LONDON - A group of Peruvian indigenous farmers have prepared an extensively researched counter to a Canadian move to revive 'terminator' seeds.
Terminator seeds work only once. For a new crop, farmers would have to go back to sellers. These seeds that do not regenerate like normal seeds would work hugely to the advantage of corporations, to the detriment of farmers.
A United Nations moratorium at present blocks commercialisation of terminator seeds. But a group of countries led by Canada have challenged the UN safety regulation. This has led the Convention on Biological Diversity based in Montreal to open new discussions on relaxing the moratorium on such seeds.
One of the strongest counters to the move so far has come not from experts and officials but by Peruvian, says Michel Pimbert from the London-based International Institute for Environment and Development (IIED) that promotes sustainable development at local levels.
After monitoring cultivation methods, about 70 indigenous leaders representing 26 Andean and Amazon communities met in a mountain village last month over two days to collate their findings and assess the damage that could be caused by terminator seeds.
''When does it happen that marginalised, excluded citizens come out and talk in this way,'' Pimbert told IPS. The Peruvian indigenous farmers came together under the Quechua-Aymara Association for Nature and Sustainable Development (ANDES) and the International Institute for Environment and Development, a general assembly largely composed of indigenous people from villages in the Andes.
''Indigenous people and marginalised groups barely have a voice when it comes to policies and legislation,'' Pimbert said. ''These were the voices of the poorest of the poor living in biodiversity hotspots.''
Officials at the Montreal institute had acknowledged that the input from the Peruvian indigenous farmers was one of the strongest they have received so far, Pimbert said.
The indigenous farmers reported that Peruvian farmers and small farmers worldwide ''are dependent on seeds obtained from the harvest as a principal source of seed to be used in subsequent agricultural cycles.''
But their findings went beyond that to examine several aspects of any change. The farmers ''evaluated the evidence and assessed the risks of terminator technology on land, spiritual systems and on women, who are their seed keepers,'' Pimbert said.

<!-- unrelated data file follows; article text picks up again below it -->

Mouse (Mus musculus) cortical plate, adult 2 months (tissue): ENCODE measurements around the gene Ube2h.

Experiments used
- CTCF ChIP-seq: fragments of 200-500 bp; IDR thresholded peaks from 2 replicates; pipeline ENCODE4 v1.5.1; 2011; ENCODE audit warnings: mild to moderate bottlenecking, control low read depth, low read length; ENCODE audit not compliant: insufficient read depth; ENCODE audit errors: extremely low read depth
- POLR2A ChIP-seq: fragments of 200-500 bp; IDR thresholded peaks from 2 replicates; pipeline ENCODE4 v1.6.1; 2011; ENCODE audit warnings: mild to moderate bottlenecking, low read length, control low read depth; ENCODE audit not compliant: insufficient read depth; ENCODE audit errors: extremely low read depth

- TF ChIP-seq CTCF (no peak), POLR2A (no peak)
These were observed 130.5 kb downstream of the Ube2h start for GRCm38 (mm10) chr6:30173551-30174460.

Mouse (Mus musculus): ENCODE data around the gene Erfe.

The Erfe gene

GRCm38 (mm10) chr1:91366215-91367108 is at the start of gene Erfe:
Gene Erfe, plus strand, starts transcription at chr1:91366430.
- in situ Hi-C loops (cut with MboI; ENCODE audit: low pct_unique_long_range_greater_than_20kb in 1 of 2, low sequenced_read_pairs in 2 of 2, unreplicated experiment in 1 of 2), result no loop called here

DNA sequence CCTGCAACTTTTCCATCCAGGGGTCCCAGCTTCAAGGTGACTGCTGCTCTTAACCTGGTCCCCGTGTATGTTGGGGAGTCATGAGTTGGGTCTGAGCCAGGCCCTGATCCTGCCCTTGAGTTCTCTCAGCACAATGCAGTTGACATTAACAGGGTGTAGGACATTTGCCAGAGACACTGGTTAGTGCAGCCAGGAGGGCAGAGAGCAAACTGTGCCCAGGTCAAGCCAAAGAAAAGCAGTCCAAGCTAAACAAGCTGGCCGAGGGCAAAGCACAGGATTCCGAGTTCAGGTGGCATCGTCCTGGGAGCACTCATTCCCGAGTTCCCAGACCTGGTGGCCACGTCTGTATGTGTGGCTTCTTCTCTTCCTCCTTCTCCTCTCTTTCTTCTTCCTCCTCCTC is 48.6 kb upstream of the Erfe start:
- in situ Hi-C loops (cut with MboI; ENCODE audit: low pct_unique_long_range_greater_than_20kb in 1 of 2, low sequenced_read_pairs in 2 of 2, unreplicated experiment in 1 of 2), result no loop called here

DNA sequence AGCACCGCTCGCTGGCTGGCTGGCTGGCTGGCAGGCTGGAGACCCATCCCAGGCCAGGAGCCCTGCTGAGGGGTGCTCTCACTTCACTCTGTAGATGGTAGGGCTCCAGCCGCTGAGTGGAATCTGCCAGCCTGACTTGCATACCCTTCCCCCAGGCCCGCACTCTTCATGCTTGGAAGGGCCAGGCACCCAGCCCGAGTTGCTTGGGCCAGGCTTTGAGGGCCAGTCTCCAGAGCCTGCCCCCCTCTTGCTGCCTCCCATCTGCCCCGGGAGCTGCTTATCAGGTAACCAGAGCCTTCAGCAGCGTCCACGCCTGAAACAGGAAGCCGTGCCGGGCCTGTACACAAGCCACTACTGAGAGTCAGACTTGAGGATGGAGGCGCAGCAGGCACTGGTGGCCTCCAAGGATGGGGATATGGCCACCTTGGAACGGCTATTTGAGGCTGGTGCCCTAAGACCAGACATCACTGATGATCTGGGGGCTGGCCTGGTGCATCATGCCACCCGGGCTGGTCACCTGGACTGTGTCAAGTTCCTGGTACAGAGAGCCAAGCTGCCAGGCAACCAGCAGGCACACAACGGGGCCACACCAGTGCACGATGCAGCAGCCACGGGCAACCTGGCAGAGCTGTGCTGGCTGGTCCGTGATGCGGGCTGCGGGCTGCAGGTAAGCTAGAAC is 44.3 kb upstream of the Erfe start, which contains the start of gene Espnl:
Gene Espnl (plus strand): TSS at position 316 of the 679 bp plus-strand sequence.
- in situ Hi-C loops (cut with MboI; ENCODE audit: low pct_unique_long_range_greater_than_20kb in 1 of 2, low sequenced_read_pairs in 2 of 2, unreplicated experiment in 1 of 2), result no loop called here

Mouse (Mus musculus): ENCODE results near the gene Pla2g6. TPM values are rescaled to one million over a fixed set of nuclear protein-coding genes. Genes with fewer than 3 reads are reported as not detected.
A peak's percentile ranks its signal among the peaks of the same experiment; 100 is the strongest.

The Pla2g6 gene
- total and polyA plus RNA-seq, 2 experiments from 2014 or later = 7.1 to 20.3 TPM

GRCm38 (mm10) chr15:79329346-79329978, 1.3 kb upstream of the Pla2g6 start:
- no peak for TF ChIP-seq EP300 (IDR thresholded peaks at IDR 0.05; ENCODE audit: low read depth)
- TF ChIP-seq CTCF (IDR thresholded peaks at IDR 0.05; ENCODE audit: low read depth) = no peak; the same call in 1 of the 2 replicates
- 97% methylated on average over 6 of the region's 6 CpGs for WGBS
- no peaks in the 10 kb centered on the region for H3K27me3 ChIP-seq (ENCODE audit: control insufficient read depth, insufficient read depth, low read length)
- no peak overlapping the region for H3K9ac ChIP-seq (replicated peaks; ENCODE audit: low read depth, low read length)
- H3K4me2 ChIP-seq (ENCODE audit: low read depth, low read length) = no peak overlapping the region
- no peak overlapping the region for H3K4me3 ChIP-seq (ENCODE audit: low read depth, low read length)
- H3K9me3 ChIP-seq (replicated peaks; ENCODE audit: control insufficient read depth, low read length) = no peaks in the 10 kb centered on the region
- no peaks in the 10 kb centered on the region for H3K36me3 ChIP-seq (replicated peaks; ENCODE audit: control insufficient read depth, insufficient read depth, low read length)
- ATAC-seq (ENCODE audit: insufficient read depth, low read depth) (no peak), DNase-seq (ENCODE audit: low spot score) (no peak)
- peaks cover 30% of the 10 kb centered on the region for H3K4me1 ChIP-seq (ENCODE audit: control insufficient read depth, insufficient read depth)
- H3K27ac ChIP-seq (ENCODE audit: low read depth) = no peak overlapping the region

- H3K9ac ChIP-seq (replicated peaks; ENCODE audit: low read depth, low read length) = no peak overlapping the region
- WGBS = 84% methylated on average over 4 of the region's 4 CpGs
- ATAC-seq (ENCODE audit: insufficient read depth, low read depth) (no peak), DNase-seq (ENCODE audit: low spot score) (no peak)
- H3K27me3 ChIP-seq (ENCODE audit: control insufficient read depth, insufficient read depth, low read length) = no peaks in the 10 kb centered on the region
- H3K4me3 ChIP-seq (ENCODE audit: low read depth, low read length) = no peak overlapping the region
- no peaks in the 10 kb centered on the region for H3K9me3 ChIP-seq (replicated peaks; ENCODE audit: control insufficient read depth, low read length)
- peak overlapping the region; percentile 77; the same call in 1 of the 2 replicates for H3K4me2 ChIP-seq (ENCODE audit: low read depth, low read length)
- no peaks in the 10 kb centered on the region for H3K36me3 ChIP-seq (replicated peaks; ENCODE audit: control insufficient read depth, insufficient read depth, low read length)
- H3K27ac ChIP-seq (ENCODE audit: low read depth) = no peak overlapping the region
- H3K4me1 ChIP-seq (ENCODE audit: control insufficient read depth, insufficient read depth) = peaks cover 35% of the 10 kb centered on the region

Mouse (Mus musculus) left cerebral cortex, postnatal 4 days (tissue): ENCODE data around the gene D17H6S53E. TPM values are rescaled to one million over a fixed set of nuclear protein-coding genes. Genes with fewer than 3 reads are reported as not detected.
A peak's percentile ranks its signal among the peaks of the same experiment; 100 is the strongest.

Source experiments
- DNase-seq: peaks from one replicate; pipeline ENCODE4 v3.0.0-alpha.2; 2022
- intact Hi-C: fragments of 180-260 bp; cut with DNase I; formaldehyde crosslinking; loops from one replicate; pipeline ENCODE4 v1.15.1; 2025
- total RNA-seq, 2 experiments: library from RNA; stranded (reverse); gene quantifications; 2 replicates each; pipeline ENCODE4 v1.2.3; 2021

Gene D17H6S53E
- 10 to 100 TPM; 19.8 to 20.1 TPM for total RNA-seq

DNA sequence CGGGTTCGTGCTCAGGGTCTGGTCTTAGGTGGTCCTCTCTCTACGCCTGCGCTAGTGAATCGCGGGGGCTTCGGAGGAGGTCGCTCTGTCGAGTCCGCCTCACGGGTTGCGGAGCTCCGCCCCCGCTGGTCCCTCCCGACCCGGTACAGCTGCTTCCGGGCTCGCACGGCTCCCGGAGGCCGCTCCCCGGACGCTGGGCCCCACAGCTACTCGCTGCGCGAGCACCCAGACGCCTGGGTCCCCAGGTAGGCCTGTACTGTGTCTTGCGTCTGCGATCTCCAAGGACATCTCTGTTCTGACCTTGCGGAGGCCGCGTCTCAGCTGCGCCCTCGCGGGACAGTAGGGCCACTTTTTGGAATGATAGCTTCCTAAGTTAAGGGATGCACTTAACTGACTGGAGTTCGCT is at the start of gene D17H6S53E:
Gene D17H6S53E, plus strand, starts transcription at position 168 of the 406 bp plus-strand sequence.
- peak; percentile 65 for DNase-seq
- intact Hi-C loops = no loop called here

The farmers also showed that Terminator (Genetic Use Restriction Technology) would transfer sterility to and effectively kill off other crops and wider plant life, as well as increasing the reliance of farmers on big agribusiness which is already patenting seeds traditionally owned by indigenous people.
They reported that industrialised 'mono-culture' farming would benefit at the expense of tried and tested local agricultural knowledge. They warned that in Peru alone, 2,000 varieties of potato could be put at risk by Terminator technology. Peru gave the potato to the world.
''Terminator seeds do not have life,'' Felipe Gonzalez of the indigenous Pinchimoro community said in a statement. ''Like a plague they will come infecting our crops and carrying sickness. We want to continue using our own seeds and our own customs of seed conservation and sharing.''
The Swiss-based company Syngenta recently won the patent on Terminator potatoes, but under the UN Convention on Biological Diversity, it cannot market these potatoes.
The submission by the Peruvian farmers will be reviewed at a conference on such agricultural technology in Granada in Spain later this year. The moratorium issue will come up at a conference on biological diversity to be held in Brazil in March next year.
''These voices and their research will be formally communicated there,'' Pimbert said. They would seek to challenge claims by academics who feel terminator technology is safe, he said.
Peruvian indigenous leaders are urging the UN to expose the dangers of Terminator technology and uphold the moratorium. They also demand that indigenous people have a say in the process equal to the influence of the agribusiness lobby.
''The UN moratorium helps to protect millenarian indigenous agricultural knowledge and the agrobiodiversity and global food security it enables,'' Alejandro Argumedo, associate director of ANDES, said in a statement. ''The rush to exploit Terminator technology for corporate profit must not be allowed to sabotage vital international biosafety polices.
© 2005 IPS - Inter Press Service